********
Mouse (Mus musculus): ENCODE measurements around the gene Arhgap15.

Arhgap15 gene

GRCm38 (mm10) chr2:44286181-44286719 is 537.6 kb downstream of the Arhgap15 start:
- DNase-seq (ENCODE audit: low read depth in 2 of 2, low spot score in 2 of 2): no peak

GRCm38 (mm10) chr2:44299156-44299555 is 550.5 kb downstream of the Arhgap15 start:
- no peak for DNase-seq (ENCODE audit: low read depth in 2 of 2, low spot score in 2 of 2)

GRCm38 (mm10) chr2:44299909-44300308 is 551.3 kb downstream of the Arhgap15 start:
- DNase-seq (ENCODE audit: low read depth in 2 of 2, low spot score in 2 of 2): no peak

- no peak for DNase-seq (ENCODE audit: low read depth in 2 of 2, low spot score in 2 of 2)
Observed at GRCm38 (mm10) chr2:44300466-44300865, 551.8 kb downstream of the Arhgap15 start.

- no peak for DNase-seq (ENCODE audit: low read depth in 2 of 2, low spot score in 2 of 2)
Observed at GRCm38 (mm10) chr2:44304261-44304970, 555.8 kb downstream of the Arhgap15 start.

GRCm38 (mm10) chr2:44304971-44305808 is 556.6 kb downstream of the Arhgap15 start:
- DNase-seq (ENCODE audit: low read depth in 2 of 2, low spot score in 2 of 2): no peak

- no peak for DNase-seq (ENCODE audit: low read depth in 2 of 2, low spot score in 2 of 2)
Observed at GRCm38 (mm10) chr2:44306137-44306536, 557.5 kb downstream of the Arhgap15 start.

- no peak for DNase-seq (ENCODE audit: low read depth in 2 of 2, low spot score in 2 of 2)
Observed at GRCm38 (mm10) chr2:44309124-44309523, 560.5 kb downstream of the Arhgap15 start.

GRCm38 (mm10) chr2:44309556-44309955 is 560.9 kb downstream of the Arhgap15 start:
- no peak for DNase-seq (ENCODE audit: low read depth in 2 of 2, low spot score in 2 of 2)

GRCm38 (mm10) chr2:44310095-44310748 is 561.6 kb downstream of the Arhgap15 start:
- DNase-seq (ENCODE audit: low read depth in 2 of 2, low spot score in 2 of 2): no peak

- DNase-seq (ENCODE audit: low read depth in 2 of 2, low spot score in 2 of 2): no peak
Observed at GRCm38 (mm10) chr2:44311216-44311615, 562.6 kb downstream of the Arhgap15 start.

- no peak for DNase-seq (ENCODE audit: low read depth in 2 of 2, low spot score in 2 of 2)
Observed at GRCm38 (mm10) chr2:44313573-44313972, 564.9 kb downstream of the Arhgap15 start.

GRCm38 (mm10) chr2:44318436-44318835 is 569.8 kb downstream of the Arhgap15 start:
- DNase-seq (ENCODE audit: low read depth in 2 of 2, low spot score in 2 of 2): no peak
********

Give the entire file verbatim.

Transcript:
Mouse (Mus musculus): ENCODE measurements around the gene Arhgap15.

Arhgap15 gene

GRCm38 (mm10) chr2:44286181-44286719 is 537.6 kb downstream of the Arhgap15 start:
- DNase-seq (ENCODE audit: low read depth in 2 of 2, low spot score in 2 of 2): no peak

GRCm38 (mm10) chr2:44299156-44299555 is 550.5 kb downstream of the Arhgap15 start:
- no peak for DNase-seq (ENCODE audit: low read depth in 2 of 2, low spot score in 2 of 2)

GRCm38 (mm10) chr2:44299909-44300308 is 551.3 kb downstream of the Arhgap15 start:
- DNase-seq (ENCODE audit: low read depth in 2 of 2, low spot score in 2 of 2): no peak

- no peak for DNase-seq (ENCODE audit: low read depth in 2 of 2, low spot score in 2 of 2)
Observed at GRCm38 (mm10) chr2:44300466-44300865, 551.8 kb downstream of the Arhgap15 start.

- no peak for DNase-seq (ENCODE audit: low read depth in 2 of 2, low spot score in 2 of 2)
Observed at GRCm38 (mm10) chr2:44304261-44304970, 555.8 kb downstream of the Arhgap15 start.

GRCm38 (mm10) chr2:44304971-44305808 is 556.6 kb downstream of the Arhgap15 start:
- DNase-seq (ENCODE audit: low read depth in 2 of 2, low spot score in 2 of 2): no peak

- no peak for DNase-seq (ENCODE audit: low read depth in 2 of 2, low spot score in 2 of 2)
Observed at GRCm38 (mm10) chr2:44306137-44306536, 557.5 kb downstream of the Arhgap15 start.

- no peak for DNase-seq (ENCODE audit: low read depth in 2 of 2, low spot score in 2 of 2)
Observed at GRCm38 (mm10) chr2:44309124-44309523, 560.5 kb downstream of the Arhgap15 start.

GRCm38 (mm10) chr2:44309556-44309955 is 560.9 kb downstream of the Arhgap15 start:
- no peak for DNase-seq (ENCODE audit: low read depth in 2 of 2, low spot score in 2 of 2)

GRCm38 (mm10) chr2:44310095-44310748 is 561.6 kb downstream of the Arhgap15 start:
- DNase-seq (ENCODE audit: low read depth in 2 of 2, low spot score in 2 of 2): no peak

- DNase-seq (ENCODE audit: low read depth in 2 of 2, low spot score in 2 of 2): no peak
Observed at GRCm38 (mm10) chr2:44311216-44311615, 562.6 kb downstream of the Arhgap15 start.

- no peak for DNase-seq (ENCODE audit: low read depth in 2 of 2, low spot score in 2 of 2)
Observed at GRCm38 (mm10) chr2:44313573-44313972, 564.9 kb downstream of the Arhgap15 start.

GRCm38 (mm10) chr2:44318436-44318835 is 569.8 kb downstream of the Arhgap15 start:
- DNase-seq (ENCODE audit: low read depth in 2 of 2, low spot score in 2 of 2): no peak